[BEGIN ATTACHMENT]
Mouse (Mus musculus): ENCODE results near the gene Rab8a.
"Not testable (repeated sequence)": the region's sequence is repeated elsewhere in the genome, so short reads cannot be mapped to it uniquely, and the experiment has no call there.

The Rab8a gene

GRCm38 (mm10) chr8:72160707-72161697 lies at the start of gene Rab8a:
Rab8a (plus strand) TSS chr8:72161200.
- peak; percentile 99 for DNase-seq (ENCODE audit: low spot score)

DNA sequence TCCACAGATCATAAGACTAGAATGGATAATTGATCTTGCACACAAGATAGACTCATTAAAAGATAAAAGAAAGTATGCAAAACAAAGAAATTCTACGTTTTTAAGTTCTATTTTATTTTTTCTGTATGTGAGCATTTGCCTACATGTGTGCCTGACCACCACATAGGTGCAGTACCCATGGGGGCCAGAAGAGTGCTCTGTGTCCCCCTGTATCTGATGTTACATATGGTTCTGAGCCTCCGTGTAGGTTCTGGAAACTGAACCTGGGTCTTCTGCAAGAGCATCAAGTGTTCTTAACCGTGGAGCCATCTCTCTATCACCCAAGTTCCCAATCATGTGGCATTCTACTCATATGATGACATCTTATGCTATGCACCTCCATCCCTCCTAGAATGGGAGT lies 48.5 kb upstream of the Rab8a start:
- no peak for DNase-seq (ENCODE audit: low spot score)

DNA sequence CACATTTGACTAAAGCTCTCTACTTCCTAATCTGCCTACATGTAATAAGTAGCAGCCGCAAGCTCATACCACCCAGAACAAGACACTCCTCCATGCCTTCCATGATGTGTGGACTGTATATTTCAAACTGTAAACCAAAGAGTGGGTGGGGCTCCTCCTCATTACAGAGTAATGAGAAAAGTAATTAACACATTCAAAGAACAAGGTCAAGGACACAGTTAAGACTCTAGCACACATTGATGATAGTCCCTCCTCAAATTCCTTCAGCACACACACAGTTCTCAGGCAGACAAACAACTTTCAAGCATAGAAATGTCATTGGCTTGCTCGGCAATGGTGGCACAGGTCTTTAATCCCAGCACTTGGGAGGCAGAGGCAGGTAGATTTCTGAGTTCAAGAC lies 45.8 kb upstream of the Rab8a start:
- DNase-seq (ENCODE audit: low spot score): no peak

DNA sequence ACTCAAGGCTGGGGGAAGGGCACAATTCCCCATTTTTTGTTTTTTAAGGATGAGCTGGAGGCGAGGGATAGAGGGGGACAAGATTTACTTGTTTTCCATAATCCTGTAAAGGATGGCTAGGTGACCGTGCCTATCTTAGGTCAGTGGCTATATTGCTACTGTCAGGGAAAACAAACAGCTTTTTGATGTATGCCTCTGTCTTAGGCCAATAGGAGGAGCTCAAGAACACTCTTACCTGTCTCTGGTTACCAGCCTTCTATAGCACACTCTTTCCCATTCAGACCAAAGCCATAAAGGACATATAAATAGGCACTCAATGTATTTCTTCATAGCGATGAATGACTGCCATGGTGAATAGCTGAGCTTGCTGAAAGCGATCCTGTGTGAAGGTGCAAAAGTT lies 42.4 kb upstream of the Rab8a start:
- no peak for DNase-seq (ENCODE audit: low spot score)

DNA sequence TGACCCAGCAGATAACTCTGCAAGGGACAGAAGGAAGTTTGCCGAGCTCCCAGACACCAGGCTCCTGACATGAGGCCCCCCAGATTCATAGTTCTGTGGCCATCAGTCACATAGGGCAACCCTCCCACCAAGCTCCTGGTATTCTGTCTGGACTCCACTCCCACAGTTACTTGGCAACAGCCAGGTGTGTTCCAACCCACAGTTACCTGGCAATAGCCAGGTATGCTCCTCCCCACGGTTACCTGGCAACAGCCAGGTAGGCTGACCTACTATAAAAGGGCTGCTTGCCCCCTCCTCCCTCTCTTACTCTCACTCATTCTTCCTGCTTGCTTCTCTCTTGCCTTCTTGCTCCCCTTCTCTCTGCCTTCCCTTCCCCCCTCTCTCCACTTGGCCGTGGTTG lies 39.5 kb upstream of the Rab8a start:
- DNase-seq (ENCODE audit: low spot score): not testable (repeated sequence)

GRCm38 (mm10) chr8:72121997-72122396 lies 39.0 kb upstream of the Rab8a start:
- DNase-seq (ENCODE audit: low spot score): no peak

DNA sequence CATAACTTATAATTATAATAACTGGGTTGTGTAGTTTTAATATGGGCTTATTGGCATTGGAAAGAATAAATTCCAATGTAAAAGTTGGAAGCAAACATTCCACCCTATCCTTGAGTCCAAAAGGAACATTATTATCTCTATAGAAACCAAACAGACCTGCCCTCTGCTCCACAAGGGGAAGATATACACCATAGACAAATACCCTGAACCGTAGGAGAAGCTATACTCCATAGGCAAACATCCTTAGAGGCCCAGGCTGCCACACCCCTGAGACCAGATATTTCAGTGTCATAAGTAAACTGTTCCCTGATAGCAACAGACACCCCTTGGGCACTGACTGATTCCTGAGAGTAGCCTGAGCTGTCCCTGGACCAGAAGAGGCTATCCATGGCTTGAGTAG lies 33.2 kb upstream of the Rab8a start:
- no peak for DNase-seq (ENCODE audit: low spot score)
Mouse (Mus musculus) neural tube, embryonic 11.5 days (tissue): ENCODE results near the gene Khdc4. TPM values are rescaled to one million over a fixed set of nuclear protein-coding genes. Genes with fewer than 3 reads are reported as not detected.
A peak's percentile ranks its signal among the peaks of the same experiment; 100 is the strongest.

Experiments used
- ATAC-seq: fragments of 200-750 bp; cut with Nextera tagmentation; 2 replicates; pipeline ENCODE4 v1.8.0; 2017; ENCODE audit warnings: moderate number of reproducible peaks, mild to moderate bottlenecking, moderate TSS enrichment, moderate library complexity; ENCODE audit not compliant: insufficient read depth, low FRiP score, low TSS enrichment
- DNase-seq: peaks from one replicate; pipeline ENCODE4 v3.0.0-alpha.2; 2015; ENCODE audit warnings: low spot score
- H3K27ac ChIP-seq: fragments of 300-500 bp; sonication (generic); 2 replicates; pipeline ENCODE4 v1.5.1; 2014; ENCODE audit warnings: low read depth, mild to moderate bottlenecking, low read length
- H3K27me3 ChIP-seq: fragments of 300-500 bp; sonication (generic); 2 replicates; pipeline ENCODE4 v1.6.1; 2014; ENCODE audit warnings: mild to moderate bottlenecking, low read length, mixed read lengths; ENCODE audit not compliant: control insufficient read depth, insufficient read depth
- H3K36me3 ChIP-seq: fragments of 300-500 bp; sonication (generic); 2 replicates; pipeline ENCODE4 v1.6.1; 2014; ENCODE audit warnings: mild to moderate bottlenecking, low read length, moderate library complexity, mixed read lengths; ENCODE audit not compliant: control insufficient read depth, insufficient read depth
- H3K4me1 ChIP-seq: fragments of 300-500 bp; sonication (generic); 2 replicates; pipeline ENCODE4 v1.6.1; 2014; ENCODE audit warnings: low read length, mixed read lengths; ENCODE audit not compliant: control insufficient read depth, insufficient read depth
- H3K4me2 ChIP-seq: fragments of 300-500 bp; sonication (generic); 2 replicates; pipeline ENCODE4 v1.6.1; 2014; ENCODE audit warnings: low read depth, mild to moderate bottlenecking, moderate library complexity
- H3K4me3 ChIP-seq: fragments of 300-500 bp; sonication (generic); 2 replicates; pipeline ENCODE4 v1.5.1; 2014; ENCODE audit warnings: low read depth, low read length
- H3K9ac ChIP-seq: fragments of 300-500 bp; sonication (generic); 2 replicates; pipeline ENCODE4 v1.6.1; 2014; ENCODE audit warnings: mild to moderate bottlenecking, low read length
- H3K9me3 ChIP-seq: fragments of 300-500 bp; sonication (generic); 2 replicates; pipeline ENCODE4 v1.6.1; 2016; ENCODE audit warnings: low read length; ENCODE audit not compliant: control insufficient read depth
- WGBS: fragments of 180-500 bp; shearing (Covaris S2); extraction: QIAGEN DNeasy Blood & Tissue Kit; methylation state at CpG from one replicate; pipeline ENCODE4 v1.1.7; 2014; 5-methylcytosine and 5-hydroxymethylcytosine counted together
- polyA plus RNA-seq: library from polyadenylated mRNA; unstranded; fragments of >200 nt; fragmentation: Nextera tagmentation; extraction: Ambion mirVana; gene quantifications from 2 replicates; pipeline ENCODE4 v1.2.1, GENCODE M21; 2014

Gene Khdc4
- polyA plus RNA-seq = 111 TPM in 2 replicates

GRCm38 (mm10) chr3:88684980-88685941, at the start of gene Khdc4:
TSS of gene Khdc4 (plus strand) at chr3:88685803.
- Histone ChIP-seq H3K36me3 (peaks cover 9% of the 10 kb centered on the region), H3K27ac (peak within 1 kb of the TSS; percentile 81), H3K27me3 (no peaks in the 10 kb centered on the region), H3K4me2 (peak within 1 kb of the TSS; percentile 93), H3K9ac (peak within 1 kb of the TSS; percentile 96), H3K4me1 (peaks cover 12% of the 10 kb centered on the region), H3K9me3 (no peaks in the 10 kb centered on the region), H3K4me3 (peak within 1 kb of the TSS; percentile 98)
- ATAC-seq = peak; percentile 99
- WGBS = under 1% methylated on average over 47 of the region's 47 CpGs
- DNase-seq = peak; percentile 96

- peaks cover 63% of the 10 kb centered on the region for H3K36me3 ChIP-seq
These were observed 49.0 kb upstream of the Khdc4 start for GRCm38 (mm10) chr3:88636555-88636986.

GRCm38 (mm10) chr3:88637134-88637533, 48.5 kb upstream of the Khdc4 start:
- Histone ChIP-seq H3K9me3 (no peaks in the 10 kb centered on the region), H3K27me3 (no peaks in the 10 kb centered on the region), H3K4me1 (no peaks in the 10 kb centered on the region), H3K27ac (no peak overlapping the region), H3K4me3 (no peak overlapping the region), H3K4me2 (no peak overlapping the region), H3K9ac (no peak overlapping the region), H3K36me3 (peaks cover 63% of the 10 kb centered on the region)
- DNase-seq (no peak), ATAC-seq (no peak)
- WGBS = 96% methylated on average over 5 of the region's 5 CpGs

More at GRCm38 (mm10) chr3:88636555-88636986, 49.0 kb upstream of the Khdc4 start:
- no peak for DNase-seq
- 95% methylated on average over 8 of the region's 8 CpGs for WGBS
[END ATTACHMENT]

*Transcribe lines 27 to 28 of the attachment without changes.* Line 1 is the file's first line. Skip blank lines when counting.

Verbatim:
- H3K4me1 ChIP-seq: fragments of 300-500 bp; sonication (generic); 2 replicates; pipeline ENCODE4 v1.6.1; 2014; ENCODE audit warnings: low read length, mixed read lengths; ENCODE audit not compliant: control insufficient read depth, insufficient read depth
- H3K4me2 ChIP-seq: fragments of 300-500 bp; sonication (generic); 2 replicates; pipeline ENCODE4 v1.6.1; 2014; ENCODE audit warnings: low read depth, mild to moderate bottlenecking, moderate library complexity